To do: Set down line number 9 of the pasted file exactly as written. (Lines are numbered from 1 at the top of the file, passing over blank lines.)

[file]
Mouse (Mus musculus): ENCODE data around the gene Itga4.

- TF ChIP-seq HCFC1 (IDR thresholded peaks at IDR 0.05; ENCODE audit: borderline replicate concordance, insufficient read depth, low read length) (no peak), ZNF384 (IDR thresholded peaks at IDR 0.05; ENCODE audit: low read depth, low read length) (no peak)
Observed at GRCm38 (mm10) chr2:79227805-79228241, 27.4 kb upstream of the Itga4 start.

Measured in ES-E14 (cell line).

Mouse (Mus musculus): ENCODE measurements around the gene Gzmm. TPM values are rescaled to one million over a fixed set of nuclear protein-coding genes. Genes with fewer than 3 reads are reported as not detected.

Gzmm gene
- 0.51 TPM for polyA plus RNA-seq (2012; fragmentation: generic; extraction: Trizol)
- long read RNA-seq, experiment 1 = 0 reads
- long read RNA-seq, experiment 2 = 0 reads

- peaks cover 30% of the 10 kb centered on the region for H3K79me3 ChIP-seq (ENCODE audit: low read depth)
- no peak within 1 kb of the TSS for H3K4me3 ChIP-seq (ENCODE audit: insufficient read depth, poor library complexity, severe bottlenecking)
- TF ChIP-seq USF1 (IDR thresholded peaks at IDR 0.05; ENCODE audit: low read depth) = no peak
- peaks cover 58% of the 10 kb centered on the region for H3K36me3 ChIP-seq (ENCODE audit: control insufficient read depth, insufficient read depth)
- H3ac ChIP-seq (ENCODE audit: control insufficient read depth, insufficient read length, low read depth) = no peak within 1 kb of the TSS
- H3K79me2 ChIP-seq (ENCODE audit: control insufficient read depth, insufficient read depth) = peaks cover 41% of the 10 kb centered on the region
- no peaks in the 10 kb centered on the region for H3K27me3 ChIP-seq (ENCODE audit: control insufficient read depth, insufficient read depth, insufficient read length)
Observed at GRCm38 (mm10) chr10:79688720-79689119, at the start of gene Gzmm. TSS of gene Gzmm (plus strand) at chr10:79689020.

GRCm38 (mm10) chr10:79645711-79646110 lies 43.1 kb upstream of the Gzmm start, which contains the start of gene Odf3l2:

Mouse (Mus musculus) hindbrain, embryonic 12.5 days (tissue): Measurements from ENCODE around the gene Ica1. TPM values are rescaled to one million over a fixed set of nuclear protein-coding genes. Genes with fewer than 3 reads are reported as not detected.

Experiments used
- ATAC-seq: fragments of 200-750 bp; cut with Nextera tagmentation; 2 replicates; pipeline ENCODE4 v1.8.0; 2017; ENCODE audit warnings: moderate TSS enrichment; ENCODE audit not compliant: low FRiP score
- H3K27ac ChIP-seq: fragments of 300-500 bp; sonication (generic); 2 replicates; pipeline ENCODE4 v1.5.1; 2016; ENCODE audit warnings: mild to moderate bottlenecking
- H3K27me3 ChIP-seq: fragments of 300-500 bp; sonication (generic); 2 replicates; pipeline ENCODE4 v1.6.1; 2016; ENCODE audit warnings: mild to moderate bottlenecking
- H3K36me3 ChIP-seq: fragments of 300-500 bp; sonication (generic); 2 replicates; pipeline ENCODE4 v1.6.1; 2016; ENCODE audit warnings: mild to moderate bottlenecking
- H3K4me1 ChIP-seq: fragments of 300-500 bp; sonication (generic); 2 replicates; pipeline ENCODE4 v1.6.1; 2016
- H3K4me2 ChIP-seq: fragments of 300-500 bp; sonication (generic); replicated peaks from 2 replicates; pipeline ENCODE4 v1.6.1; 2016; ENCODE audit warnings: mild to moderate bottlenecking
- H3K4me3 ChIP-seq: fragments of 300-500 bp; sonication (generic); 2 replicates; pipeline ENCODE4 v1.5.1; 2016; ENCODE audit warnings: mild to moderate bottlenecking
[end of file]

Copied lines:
- long read RNA-seq, experiment 2 = 0 reads